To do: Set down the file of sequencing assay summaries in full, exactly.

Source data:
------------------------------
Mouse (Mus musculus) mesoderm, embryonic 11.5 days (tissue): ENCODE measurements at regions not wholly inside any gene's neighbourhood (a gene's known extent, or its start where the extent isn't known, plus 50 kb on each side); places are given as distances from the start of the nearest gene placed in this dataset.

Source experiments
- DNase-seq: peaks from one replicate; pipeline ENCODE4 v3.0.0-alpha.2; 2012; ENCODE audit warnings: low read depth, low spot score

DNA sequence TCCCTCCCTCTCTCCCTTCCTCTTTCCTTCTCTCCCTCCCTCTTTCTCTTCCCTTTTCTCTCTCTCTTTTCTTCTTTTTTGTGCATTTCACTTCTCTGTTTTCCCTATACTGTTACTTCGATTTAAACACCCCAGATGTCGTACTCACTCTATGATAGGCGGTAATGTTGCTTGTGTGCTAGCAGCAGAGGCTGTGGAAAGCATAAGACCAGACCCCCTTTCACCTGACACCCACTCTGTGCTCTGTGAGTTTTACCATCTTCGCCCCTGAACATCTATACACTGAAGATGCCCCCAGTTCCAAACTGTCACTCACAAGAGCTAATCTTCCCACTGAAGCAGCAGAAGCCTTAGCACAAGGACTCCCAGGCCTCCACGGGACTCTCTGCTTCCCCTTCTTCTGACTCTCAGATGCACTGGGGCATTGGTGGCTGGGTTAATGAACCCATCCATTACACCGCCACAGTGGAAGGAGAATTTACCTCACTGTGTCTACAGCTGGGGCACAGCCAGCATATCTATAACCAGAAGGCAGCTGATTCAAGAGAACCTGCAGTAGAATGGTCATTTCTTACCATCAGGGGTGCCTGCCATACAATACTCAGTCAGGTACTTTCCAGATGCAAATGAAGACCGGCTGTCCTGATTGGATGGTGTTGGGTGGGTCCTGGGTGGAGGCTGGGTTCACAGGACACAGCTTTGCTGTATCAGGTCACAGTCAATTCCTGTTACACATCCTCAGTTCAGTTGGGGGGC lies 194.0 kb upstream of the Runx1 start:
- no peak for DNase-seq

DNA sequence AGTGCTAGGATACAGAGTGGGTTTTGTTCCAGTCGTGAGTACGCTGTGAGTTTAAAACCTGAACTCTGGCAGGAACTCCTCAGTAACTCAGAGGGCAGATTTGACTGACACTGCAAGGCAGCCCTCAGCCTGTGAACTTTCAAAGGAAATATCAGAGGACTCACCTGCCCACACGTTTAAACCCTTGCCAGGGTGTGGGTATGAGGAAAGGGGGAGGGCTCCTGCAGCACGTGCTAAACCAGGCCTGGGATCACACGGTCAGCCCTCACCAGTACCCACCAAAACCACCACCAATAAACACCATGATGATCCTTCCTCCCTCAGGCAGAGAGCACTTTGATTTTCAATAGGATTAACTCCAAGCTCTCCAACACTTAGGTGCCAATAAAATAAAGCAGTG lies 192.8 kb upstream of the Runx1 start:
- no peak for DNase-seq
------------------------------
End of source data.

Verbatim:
Mouse (Mus musculus) mesoderm, embryonic 11.5 days (tissue): ENCODE measurements at regions not wholly inside any gene's neighbourhood (a gene's known extent, or its start where the extent isn't known, plus 50 kb on each side); places are given as distances from the start of the nearest gene placed in this dataset.

Source experiments
- DNase-seq: peaks from one replicate; pipeline ENCODE4 v3.0.0-alpha.2; 2012; ENCODE audit warnings: low read depth, low spot score

DNA sequence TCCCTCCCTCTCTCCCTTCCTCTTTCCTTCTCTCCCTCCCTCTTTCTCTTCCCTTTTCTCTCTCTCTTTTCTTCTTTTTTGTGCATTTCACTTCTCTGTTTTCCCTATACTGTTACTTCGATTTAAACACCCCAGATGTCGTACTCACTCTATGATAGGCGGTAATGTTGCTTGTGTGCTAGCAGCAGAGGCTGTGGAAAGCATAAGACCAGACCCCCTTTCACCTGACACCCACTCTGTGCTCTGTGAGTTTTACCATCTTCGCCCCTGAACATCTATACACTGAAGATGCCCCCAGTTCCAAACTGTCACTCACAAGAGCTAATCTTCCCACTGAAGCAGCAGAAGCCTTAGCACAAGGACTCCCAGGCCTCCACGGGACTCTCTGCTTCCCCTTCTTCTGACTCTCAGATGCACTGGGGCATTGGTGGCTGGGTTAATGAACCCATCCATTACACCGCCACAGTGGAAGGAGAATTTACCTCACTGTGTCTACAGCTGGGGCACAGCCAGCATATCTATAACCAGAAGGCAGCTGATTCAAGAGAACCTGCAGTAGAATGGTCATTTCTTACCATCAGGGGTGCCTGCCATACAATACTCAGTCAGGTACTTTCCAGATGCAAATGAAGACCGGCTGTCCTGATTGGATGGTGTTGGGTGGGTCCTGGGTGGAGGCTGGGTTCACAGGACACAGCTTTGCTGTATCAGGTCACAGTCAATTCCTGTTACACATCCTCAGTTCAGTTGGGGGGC lies 194.0 kb upstream of the Runx1 start:
- no peak for DNase-seq

DNA sequence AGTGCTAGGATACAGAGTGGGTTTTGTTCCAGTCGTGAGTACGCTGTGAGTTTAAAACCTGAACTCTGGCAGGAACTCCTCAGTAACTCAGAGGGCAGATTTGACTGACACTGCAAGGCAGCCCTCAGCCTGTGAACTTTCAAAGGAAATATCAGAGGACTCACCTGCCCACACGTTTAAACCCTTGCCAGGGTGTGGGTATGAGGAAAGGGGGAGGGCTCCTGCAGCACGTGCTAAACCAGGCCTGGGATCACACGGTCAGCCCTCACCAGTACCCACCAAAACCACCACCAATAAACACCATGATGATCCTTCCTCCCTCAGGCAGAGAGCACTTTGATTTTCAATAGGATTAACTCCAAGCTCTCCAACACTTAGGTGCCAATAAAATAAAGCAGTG lies 192.8 kb upstream of the Runx1 start:
- no peak for DNase-seq